Corporate-controlled media outlets have figured out that debate, or more appropriately heated debate and confrontation, can generate larger audiences than a bunch of people sitting around a table agreeing with one another. And this can work for some topics, such as the best way to tackle immigration reform or how to reduce the federal budget deficit.
But when faced with an issue that clearly only has one side, the corporate media continues to parade anti-reality talking heads into their studios, hoping that they can help boost ratings. That is what has happened with the issue of climate change.
The American media have not been the only guilty parties. Media outlets in other parts of the world have been just as willing to put climate change deniers on television to spread misinformation about an issue that will effect the lives of all of earth’s inhabitants.
But unlike the American media, outlets in the rest of the world have realized that the issue of climate change is far too important to allow deniers on their networks to attack the scientific consensus with no actual evidence.
This month, the BBC instructed its reporters to stop giving credence to climate change deniers on the air. The network said that they do want to remain neutral on scientific issues, but that there is a very real distinction between neutrality and false balance. Think Progress explains the difference between the two:
Editorially, this type of debate makes the network look like it’s being balanced, giving equal opportunity to opposite viewpoints. However, because 95 to 97 percent of climate scientists agree that man-made greenhouse gas emissions are causing the planet to warm, that balance is false, giving disproportionate time to a viewpoint that is widely rejected in the scientific community.
Think Progress also pointed out that the “false balance” trap is what has plagued American media for years. The idea is that putting one scientist against a climate change denier creates a balance, even though one guest is backed by science and the other is not. As John Oliver recently pointed out, an honest “debate” about climate change would involve 97 scientists versus 3.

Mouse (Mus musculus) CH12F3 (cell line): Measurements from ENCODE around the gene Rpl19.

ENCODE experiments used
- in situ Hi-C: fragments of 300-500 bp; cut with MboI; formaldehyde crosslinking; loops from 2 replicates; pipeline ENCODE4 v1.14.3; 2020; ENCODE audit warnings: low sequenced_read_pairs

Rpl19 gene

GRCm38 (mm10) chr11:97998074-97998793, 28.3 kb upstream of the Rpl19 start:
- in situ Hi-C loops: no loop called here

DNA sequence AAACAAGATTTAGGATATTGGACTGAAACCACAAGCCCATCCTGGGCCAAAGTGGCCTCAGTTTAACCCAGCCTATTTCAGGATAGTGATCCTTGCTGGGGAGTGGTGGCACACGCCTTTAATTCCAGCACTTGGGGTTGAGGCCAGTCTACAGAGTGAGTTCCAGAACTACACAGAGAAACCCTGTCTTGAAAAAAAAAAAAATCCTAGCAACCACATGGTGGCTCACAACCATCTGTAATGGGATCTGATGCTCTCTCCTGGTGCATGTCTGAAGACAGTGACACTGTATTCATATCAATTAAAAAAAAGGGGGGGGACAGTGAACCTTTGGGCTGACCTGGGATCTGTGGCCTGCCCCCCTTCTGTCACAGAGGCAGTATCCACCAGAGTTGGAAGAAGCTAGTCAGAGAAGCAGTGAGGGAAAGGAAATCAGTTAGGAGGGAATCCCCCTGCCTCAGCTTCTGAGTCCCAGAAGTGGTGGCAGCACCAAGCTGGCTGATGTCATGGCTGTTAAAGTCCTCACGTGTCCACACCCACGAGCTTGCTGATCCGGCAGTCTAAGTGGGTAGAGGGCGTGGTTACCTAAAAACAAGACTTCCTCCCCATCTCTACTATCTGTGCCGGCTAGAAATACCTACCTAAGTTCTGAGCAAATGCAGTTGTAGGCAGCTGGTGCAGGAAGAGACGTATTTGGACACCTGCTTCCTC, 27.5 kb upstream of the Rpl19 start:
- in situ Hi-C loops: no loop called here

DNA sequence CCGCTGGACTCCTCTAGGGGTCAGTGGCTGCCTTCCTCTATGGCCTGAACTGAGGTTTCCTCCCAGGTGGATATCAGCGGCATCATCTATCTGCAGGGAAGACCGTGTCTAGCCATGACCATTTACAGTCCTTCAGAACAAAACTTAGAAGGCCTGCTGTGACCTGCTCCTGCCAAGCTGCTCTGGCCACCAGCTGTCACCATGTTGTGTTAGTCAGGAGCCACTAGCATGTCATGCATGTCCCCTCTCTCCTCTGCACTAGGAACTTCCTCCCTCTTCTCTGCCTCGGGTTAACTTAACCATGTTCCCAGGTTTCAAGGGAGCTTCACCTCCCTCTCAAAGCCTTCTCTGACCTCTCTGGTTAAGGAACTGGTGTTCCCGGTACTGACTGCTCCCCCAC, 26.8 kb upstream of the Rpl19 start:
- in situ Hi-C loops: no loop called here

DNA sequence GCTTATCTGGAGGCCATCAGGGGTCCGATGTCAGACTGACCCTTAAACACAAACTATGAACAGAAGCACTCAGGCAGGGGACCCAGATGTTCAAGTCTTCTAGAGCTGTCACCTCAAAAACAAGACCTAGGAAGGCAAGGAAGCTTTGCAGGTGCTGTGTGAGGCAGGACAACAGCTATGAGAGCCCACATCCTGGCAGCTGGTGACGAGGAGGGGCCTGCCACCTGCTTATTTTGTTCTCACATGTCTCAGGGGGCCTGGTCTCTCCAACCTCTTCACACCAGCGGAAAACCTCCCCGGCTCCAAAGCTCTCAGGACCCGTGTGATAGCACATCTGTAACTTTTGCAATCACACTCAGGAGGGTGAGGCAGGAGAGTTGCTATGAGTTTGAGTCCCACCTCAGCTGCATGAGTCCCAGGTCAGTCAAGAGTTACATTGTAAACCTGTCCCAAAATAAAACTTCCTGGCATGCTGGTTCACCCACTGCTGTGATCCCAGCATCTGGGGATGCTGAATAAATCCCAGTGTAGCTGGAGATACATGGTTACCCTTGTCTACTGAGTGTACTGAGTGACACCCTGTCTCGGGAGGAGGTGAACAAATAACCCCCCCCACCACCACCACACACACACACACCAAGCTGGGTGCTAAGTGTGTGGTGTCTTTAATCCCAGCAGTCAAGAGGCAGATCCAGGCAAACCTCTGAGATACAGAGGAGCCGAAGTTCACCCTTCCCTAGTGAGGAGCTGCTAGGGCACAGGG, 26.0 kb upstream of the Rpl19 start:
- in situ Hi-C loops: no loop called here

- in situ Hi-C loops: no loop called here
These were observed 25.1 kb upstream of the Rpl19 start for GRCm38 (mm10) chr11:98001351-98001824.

The BBC is not the first outlet that has tried to weed out climate change deniers. In 2012, the government of Australia forced conservative radio host Alan Jones to take a fact-checking seminar after he repeatedly told his listeners that climate change was a farce, and that there was no sound science on the subject.
American media outlets, on the other hand, not only tolerate anti-science viewpoints, but embrace them. A recent report by the Union of Concerned Scientists showed that cable news giants CNN and Fox News reported incorrect information about climate change in 33% and 72% of their coverage of the issue, respectively.
In the days and weeks following the release of the federal government’s climate change report earlier this year, Media Matters showed that CNN cast doubt on the report in 19% of their coverage. Additionally, Fox News referred to the report, and climate change in general, as “the oldest superstition around.” In total, 86% of the guests invited onto cable news shows to discuss the report were not scientists.
Cable news outlets are not the only media forums that are guilty of giving deniers a microphone: Print media is equally guilty.
In response to the recent UN IPCC report, 18% of print media casted doubt on the subject, while 10% remained “neutral” via false balance. Those numbers do not account for all print media, just a selection from a Media Matters report that looked at Bloomberg News, The Washington Post, The Wall Street Journal, and the Los Angeles Times.
The move by the BBC to shut out climate change deniers is a bold step, but a necessary one. The science is clear on human-caused global warming, and the longer we allow deniers to confuse the public about the issue, the more irreversible damage will be caused by our inaction.